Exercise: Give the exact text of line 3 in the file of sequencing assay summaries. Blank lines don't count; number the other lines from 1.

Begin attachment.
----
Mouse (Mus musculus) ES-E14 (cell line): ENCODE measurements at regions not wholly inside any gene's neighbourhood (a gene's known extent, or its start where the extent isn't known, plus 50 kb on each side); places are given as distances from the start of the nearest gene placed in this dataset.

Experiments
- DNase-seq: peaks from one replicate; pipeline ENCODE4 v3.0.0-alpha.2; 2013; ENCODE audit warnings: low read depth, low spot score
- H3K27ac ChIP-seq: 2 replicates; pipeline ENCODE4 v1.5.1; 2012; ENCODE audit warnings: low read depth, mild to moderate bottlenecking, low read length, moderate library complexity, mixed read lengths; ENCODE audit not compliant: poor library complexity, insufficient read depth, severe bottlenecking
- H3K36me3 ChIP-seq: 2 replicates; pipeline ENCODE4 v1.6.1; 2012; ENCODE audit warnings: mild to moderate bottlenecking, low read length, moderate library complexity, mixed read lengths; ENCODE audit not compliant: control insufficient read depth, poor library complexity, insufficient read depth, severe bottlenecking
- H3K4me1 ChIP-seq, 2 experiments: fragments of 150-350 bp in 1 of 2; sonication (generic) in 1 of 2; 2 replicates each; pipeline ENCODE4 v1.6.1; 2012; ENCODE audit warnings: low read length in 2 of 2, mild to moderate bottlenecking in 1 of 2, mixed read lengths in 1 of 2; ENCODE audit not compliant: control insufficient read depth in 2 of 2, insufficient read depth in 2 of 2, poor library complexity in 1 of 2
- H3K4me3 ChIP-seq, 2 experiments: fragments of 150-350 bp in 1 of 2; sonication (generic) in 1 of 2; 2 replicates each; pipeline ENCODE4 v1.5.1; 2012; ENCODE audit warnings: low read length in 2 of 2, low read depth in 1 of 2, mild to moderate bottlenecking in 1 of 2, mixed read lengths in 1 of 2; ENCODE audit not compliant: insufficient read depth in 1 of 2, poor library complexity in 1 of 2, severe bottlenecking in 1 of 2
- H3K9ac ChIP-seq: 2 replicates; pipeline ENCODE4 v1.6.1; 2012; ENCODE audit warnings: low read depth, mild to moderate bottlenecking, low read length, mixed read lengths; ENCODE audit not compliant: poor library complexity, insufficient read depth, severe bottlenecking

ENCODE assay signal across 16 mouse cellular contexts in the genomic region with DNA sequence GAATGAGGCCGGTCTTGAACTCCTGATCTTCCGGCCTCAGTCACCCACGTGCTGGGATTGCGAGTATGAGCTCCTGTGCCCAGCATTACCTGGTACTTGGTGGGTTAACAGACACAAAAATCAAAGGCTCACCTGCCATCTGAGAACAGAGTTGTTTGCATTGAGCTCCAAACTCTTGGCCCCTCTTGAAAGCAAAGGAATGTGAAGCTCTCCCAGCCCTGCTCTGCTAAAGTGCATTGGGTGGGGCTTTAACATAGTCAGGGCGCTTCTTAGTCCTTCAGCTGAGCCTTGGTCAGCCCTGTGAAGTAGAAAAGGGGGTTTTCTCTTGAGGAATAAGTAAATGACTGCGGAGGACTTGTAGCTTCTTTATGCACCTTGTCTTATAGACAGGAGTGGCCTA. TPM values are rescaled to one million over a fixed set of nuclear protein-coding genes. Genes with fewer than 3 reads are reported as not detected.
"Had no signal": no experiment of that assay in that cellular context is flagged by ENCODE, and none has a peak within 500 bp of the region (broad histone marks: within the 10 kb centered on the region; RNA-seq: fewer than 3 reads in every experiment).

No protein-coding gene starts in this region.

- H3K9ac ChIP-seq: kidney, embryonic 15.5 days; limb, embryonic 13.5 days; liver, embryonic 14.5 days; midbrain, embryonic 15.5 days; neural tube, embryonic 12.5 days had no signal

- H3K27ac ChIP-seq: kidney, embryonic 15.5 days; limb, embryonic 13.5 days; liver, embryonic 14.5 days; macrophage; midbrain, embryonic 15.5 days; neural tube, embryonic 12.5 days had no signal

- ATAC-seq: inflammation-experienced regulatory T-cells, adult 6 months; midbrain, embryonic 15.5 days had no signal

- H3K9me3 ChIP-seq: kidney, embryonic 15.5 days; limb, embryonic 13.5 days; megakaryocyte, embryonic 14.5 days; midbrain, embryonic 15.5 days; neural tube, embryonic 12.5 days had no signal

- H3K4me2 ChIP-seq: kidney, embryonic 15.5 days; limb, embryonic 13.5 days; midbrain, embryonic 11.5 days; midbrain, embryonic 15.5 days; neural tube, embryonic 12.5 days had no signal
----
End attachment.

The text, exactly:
- DNase-seq: peaks from one replicate; pipeline ENCODE4 v3.0.0-alpha.2; 2013; ENCODE audit warnings: low read depth, low spot score